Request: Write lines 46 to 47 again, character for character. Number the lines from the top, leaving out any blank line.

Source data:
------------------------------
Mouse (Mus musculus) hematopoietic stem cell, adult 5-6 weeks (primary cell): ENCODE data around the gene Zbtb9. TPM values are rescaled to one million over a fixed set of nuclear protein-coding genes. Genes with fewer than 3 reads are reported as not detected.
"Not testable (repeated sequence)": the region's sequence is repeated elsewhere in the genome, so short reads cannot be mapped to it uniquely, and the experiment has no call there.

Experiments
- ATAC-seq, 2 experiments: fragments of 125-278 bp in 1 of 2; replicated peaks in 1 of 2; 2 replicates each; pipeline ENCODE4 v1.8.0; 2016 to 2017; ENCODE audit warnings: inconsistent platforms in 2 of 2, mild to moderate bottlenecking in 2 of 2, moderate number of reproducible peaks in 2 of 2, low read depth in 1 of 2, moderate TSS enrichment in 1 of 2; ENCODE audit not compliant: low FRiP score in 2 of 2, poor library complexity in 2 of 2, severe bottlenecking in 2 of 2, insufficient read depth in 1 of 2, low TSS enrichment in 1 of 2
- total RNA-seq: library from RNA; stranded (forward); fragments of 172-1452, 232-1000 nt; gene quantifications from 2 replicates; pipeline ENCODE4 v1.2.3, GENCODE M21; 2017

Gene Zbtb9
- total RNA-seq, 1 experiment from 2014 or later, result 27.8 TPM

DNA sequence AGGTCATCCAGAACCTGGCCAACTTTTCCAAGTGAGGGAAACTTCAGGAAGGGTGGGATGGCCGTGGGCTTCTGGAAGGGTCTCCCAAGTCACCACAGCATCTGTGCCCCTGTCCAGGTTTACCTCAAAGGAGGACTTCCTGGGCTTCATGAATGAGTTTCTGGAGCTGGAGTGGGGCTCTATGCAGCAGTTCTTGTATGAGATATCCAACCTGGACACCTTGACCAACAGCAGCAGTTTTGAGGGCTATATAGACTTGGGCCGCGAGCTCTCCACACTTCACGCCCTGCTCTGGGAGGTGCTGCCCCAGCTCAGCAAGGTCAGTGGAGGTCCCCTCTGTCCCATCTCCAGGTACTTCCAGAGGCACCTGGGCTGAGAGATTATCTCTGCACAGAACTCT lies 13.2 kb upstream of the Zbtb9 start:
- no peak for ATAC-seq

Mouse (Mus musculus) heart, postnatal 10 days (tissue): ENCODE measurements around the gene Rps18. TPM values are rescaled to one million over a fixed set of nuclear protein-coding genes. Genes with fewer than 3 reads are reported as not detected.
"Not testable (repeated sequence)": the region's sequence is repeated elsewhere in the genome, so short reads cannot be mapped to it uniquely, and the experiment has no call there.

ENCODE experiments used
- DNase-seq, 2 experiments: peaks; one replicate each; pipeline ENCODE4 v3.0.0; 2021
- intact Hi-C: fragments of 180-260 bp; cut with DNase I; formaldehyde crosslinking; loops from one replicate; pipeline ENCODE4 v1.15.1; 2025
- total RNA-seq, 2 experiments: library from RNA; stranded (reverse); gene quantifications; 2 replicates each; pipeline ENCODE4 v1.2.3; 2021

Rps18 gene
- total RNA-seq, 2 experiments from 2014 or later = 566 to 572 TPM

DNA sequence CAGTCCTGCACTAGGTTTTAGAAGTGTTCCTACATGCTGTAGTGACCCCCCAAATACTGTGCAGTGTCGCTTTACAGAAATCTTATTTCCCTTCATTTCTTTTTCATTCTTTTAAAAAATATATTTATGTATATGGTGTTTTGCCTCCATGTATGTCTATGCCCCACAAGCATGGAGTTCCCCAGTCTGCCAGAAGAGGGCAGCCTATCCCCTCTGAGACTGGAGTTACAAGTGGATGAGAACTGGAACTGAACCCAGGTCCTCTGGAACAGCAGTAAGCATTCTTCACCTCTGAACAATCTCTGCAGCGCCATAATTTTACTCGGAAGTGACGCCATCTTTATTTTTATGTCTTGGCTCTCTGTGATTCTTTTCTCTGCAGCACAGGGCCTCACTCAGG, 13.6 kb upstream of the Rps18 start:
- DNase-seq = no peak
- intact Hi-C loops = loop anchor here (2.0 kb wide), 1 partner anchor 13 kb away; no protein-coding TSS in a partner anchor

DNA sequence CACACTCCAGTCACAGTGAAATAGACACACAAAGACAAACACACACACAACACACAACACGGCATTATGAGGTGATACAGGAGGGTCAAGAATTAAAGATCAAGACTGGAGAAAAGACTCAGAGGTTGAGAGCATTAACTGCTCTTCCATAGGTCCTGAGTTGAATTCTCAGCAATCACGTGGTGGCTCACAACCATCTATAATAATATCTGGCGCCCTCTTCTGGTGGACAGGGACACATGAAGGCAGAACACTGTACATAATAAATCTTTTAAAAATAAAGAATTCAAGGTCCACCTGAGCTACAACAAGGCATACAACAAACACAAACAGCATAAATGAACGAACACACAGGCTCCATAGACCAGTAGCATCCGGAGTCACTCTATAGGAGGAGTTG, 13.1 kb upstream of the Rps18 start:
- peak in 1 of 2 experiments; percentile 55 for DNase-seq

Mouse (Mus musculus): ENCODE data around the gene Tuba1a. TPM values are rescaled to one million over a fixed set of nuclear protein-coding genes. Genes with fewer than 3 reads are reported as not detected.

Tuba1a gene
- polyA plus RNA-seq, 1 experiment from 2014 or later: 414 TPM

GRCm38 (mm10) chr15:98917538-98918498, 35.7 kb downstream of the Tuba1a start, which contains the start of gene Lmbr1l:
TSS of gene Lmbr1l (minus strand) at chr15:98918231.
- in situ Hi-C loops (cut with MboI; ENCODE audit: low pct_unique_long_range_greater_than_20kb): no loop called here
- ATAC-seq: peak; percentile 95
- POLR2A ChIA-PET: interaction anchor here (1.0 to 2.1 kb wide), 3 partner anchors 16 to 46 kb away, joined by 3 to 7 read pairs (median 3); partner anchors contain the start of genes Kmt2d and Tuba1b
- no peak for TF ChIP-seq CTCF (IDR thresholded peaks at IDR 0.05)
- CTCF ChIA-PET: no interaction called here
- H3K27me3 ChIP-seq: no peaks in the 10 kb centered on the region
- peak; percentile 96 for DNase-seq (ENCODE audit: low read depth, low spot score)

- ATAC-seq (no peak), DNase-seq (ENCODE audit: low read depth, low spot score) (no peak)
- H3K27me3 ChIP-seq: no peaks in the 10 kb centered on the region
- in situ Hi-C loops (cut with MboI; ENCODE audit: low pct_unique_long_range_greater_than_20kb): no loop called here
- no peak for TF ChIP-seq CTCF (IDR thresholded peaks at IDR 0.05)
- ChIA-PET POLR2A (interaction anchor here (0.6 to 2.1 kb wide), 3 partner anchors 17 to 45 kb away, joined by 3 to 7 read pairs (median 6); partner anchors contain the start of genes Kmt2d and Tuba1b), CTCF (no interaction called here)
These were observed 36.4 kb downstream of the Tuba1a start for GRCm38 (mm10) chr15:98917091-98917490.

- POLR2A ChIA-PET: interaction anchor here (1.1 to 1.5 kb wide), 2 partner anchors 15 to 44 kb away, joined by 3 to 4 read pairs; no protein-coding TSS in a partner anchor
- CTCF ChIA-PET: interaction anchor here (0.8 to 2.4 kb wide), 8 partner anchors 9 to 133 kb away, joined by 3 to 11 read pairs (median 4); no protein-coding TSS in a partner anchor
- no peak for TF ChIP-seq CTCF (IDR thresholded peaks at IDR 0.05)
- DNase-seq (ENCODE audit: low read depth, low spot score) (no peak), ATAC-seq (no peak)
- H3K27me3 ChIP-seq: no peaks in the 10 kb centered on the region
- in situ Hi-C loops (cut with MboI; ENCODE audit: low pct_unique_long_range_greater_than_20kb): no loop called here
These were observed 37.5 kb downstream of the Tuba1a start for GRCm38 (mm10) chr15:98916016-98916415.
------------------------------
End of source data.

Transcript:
- in situ Hi-C loops (cut with MboI; ENCODE audit: low pct_unique_long_range_greater_than_20kb): no loop called here
These were observed 37.5 kb downstream of the Tuba1a start for GRCm38 (mm10) chr15:98916016-98916415.